In many cases of sudden or unexpected death, evidence of preexisting natural disease will make an autopsy unnecessary. Most autopsies performed under the Minnesota Medical Examiner statute are ordered because the circumstances indicate there is a compelling state interest in knowing why someone has died. Under other circumstances, the Medical Examiner may feel an autopsy is warranted, but you may feel an autopsy would be contrary to your loved one's religious beliefs. If you have objections to an autopsy, please let the medical examiner know right away. We are open to discussion to try to accommodate your wishes, as long as we can fulfill the legal obligation presented by your loved one’s death. The Minnesota Medical Examiner Statute contains detailed information regarding the religious objection process and requirements.

Minnesota Medical Examiner Statute (Statute 390)

Donating tissue 

In many circumstances your loved one can donate tissue or eyes even after they have died. They can be a donor even if they did not designate it on their driver's license. If you are interested in donation for your loved one, tell the Medical Examiner investigator.

Data privacy and release of information

Basic demographic information and the cause and manner of death are matters of public record under Minnesota law. The rest of the information is confidential and treated similarly to a medical record. This information is available only to immediate next-of-kin, legal representatives of the decedent’s estate, and treating physicians. In cases of homicide, Medical Examiner information and autopsy reports can only be provided to law enforcement agencies investigating the death, and to the County Attorney until the matter has made its way through the courts. 

Autopsy results and information

Please call us at 612-215-6300. We will be happy to discuss the contents of the autopsy report with you. It is our policy not to automatically contact the family with autopsy results, as we recognize some people do not wish to discuss these matters. 

Clothing and property

The Medical Examiner investigator will make a careful accounting of all property and clothing brought into the Medical Examiner’s Office. These possessions are stored in a secured area. Clothing and property are normally released with the decedent to the funeral home, and next-of-kin can obtain these items from the funeral director. In cases of homicide or undetermined death, the clothing and property are released to the investigating law enforcement agency. Firearms are released only to the law enforcement agency handling the investigation, and that agency must be contacted for return of the weapon.

Reports and certificates

Order autopsy reports from the Medical Examiner

Immediate next-of-kin should submit a completed form to Hennepin County Medical Examiner, 530 Chicago Avenue, Minneapolis, MN 55415. There is a $25 charge for this service, so please include a check or money order made out to “Hennepin County Medical Examiner.” If the autopsy contains medical language that is confusing to you, you can call the Medical Examiner with questions, in addition to requesting the autopsy report.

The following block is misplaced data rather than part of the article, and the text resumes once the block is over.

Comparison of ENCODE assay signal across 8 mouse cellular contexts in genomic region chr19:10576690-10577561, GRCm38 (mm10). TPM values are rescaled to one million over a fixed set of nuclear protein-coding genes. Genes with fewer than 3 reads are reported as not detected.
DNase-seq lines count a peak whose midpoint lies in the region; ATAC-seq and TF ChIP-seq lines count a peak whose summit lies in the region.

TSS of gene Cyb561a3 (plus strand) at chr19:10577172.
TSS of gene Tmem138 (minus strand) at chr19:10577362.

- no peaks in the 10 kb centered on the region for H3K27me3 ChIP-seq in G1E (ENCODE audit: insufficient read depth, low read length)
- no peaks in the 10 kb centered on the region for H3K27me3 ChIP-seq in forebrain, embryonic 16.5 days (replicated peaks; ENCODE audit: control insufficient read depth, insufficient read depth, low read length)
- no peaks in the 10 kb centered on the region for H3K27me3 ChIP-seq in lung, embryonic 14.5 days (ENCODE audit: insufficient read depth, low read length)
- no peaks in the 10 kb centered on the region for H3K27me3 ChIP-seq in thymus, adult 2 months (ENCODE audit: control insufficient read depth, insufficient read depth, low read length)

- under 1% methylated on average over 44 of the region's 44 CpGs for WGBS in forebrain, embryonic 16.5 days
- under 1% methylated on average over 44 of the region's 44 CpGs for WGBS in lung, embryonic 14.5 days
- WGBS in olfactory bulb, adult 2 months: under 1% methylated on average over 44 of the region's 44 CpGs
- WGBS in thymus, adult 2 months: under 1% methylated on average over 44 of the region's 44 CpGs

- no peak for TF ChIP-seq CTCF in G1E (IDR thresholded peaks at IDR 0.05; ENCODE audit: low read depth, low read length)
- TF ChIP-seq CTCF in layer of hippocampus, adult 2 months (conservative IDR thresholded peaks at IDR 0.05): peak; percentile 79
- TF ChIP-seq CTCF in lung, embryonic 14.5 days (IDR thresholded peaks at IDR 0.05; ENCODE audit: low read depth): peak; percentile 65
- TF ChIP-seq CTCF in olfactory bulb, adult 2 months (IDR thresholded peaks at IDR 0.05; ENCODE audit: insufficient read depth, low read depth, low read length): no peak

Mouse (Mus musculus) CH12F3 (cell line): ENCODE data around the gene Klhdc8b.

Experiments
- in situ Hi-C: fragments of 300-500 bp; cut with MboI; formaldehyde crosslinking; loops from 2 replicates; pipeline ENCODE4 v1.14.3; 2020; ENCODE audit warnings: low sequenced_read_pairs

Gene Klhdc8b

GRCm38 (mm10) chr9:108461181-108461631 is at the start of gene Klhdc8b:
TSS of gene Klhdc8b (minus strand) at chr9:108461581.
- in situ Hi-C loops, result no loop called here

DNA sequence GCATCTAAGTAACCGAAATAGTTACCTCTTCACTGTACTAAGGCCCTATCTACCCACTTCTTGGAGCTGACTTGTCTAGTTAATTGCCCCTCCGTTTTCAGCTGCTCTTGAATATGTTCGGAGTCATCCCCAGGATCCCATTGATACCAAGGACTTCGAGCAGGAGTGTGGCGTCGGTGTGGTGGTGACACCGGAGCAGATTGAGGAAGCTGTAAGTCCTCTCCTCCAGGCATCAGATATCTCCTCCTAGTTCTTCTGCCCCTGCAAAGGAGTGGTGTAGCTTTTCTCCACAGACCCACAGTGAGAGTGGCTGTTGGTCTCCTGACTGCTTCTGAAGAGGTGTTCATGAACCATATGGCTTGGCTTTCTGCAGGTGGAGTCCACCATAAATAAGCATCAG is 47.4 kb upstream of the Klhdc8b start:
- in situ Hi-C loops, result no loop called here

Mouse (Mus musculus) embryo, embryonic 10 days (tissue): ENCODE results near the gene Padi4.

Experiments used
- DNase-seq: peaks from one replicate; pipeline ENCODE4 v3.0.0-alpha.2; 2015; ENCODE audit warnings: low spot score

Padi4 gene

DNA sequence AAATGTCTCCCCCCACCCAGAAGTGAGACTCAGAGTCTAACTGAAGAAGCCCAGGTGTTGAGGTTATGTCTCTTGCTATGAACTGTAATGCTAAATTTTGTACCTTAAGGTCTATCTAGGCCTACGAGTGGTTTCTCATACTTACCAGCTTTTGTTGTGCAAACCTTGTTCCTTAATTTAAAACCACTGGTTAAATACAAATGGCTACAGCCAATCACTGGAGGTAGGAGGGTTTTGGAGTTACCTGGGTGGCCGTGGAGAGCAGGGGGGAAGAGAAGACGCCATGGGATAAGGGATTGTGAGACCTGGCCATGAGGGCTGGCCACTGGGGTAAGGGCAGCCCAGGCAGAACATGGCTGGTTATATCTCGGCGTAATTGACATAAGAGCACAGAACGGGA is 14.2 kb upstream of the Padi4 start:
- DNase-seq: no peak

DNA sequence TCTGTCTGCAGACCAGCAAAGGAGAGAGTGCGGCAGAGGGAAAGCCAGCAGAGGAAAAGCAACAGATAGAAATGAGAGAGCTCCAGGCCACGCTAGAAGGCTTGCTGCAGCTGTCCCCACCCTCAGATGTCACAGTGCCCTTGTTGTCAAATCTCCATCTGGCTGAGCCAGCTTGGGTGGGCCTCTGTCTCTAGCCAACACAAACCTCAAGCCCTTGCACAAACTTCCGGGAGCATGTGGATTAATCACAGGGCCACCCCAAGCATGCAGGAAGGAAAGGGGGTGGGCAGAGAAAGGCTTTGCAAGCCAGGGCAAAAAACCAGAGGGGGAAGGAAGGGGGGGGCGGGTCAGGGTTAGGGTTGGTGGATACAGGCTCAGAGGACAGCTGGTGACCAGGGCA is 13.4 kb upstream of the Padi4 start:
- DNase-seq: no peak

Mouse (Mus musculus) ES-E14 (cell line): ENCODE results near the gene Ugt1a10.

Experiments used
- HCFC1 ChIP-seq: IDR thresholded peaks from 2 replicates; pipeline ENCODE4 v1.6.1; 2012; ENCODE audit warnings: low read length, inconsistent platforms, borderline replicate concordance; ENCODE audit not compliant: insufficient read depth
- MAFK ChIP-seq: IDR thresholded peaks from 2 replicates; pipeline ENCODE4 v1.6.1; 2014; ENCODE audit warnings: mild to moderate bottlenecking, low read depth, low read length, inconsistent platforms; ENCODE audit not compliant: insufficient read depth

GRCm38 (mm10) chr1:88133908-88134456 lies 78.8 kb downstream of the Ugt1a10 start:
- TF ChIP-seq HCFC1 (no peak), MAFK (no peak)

Request for autopsy report (PDF)

Getting a death certificate

A properly completed death certificate is usually necessary to claim insurance, receive government benefits, settle the decedent’s estate, and pursue any civil or criminal legal action. Medical benefits provided by an autopsy include a medical determination of the cause of death, recognition of unsuspected unnatural causes of death, identification of public health hazards, and sometimes the identification of an undiagnosed hereditary medical condition. Once the Medical Examiner determines the cause and manner of death, the State Registrar will finalize the death certificate and the funeral home can obtain death certificates for you.

The funeral director you have chosen to handle final arrangements for your loved one can assist you in getting copies of the death certificate. You also can obtain certified copies from Vital Records offices in the county where the death occurred. The Medical Examiner’s Office cannot issue copies of death certificates.

  • Hennepin County: 612-348-8240
  • Dakota County: 651-438-4313
  • Scott County: 952-496-8150

For community partners and agencies

The counties of Hennepin, Dakota and Scott have combined resources and talent to provide the highest quality death investigation services.

Report a death

  • In Hennepin County, call 612-215-6300.
  • In Dakota or Scott counties, call the Dakota Communications Center Dispatch (DCC) at 651-322-2323, and they will connect you with the Medical Examiner's Office.


  • Hospice pre-registration form (DOC) — This form is used by licensed hospice agencies to pre-register terminally ill hospice patients.
  • Cremation approval form (PDF) — This form is used by funeral homes and physicians only to facilitate the cremation approval process with the Medical Examiner's Office. For any questions about cremation approval procedures or the use of this form, please call 612-215-6300.
  • Next of kin authorization for removal (PDF) — This form is used by funeral homes to ensure that the next of kin has indeed contracted with your organization to work on the final disposition of the decedent.


Driving directions for funeral directors and livery services

News releases

Collapse all information